Civilian casualties are up in Afghanistan, a new U.N. report says


FILE - In this file photo taken Thursday, Nov. 28, 2013, an Afghan man carries an injured boy to a hospital after two roadside bombs struck the Achin district of Jalalabad, east of Kabul, Afghanistan. The number of children killed and wounded in Afghanistan’s war jumped by 34 percent in 2013 as the Taliban intensified armed attacks across the country and continued to lay thousands of roadside bombs, according to a U.N. report Saturday, Feb. 8, 2014. (Rahmat Gul, File/Associated Press)

Civilian casualties in Afghanistan rose last year as attacks by Taliban insurgents increased and women and children were caught in the crossfire, according to a U.N. report released Saturday.

The report, prepared by the U.N. Assistance Mission in Afghanistan, documents a spike in violence that is likely to exacerbate concern about the country’s security as most remaining U.S. and NATO troops prepare to withdraw this year.

According to the United Nations, 2,959 civilians were killed in Afghanistan in 2013 and 5,656 were injured. The number of fatalities jumped 7 percent compared with 2012 and fell just short of the record 3,021 civilians killed in the Afghan war in 2011.

Women and children appeared to be particularly vulnerable, with casualties up by about a third as clashes between the Afghan army and insurgents intensified in civilian areas.

The report, which the United Nations has issued annually since 2007, comes amid growing uncertainty about Afghanistan’s future as the country prepares to elect a new president and the more than 12-year-long war draws to a close.

Despite efforts by the Obama administration to leave a residual force after this year, Afghan President Hamid Karzai has refused to sign a long-term security agreement that would allow up to 15,000 foreign troops to remain into 2015. U.S. officials have said that up to 10,000 of those troops could be American.

Many analysts contend that Karzai, whose relationship with the U.S. government has soured dramatically in recent years, is pushing the matter off to his successor, who will be elected this spring.

But if an agreement is not signed soon, President Obama could opt for a full withdrawal this year. If that occurs, many analysts fear, the Afghan army will be unable to prevent even more bloodshed next year.

Already, the fledgling national army and Afghan civilians are coming under increasing attack.

The United Nations concluded that 74 percent of civilian deaths and injuries were caused by “anti-government elements,” including the Taliban and Islamist militant groups such as the Haqqani network.

It also found that the militants’ weapon of choice remains roadside bombs and other explosive devices, which were responsible for 34 percent of all civilian casualties, including the deaths of 192 children.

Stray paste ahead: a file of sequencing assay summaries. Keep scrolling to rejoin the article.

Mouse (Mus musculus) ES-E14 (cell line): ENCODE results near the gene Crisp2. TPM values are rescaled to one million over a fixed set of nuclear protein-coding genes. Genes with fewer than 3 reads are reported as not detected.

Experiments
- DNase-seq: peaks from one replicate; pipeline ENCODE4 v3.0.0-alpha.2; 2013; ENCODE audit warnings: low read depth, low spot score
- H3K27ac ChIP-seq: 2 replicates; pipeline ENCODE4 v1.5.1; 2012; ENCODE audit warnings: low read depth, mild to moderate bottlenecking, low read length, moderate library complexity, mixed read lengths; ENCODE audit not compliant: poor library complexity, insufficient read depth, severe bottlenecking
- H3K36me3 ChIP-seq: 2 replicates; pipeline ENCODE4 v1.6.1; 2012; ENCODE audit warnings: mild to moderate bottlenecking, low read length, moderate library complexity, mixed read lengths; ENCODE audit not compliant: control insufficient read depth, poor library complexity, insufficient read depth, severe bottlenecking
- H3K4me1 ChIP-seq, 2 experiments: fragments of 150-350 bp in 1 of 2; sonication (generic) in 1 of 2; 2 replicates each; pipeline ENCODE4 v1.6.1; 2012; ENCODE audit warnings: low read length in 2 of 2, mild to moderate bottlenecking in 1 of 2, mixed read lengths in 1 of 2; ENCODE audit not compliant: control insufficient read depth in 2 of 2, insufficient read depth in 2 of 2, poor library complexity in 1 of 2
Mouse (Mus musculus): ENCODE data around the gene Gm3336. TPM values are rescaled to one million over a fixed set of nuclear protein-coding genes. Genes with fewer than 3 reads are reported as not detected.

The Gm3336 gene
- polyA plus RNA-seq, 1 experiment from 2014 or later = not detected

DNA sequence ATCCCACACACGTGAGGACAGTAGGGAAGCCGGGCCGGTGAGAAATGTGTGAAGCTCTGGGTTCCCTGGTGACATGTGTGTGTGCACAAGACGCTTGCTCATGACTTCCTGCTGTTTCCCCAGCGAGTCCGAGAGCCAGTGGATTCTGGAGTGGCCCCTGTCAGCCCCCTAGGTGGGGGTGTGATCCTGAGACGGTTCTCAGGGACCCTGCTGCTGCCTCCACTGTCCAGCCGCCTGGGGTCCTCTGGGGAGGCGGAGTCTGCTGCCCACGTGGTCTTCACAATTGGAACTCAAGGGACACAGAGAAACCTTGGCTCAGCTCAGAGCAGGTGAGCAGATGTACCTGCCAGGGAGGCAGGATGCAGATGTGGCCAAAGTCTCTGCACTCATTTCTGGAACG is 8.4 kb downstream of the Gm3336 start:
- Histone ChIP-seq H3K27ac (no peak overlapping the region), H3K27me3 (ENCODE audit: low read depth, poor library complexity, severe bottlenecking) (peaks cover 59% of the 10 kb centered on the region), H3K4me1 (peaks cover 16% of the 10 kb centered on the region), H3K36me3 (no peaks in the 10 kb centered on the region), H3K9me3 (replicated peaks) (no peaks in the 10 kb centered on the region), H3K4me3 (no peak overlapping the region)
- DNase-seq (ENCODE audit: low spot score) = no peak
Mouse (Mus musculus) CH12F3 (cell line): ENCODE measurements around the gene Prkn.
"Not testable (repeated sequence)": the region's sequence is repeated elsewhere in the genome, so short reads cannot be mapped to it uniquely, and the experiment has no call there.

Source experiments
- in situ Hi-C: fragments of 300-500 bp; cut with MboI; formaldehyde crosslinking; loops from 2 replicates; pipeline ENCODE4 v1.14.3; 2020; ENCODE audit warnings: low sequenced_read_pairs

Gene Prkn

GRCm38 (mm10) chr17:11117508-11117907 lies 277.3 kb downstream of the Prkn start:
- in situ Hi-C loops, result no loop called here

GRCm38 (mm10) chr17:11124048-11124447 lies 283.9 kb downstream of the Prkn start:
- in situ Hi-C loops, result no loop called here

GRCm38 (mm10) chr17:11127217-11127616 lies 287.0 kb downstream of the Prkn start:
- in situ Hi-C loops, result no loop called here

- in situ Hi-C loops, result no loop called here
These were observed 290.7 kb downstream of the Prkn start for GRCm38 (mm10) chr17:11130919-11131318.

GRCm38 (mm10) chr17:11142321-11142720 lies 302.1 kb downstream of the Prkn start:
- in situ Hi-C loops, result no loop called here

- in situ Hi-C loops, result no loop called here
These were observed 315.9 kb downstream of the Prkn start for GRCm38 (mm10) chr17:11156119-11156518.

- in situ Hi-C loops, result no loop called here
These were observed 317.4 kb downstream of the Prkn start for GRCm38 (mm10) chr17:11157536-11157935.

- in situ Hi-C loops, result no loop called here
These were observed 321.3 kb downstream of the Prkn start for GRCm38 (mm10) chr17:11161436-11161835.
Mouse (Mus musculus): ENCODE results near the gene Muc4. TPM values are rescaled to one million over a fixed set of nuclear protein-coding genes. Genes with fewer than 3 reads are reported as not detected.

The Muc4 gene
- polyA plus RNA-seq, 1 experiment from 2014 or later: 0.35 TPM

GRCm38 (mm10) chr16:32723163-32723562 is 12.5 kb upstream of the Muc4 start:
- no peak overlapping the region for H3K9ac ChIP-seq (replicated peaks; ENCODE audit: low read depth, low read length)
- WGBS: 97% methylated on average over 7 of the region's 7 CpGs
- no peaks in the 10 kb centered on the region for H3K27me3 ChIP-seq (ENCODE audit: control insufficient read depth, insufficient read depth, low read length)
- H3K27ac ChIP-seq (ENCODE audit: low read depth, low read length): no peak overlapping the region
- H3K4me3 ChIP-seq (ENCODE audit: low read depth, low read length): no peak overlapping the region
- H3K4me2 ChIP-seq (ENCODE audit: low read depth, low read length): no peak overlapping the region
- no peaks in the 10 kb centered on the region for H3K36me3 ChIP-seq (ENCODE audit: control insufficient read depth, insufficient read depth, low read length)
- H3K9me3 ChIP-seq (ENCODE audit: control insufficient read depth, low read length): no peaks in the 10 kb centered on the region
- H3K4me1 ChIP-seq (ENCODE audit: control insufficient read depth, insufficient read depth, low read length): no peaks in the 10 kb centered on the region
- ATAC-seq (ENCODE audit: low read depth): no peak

In a statement, the Taliban dismissed the report, suggesting that it was “drafted by the U.S. Embassy under the name of the United Nations.”

But the international coalition released a statement saying it “welcomed” the report, adding that it validates the view that insurgents cause “the overwhelming majority of civilian casualties.”

In recent weeks, Karzai has repeatedly accused the U.S. military of causing civilian deaths, including that of a 2-year-old boy killed by a suspected U.S. drone in late November. Coalition officials appeared to use the U.N report to push back at Karzai, saying that it closely tracks with internal statistics that show the Taliban is the biggest threat to civilians in Afghanistan.

“The Taliban continue to attack mosques and healthcare facilities, they target schools by burning them down, placing IEDs near them, and occupying them for insurgent activities,” the coalition statement said. “These persistent actions, including increased violence against women and religious elders, demonstrate the Taliban’s continuing disregard for human life and detract from Afghan and international community efforts to improve Afghanistan’s future.”

The increase in civilian deaths demonstrates the “changing dynamics of the conflict” as Afghan troops stepped into leading combat roles while coalition air and ground support diminished, the report states.

The shift on the battlefield gave anti-government elements in some areas “greater mobility and capability to attack Afghan security forces, the latter more active and more exposed to attacks than in previous years,” it concluded. That led to the deaths of 50 children in crossfire, the report said. “Ground engagements” caused the deaths of 73 women, it said.

And although the United Nations pins much of the blame on the Taliban and other insurgent groups, the report raises questions about the conduct of the Afghan army, noting a 59 percent increase in civilian casualties caused by “pro-government forces” engaging in reckless firing and shelling.

“Afghan security forces’ lead responsibility for security brings with it increased responsibility for civilian protection,” said Ján Kubiš, the U.N. secretary general’s special representative for Afghanistan.

Sayed Salahuddin contributed to this report.

Tim Craig is The Post’s bureau chief in Pakistan. He has also covered conflicts in Iraq, Afghanistan and within the District of Columbia government.
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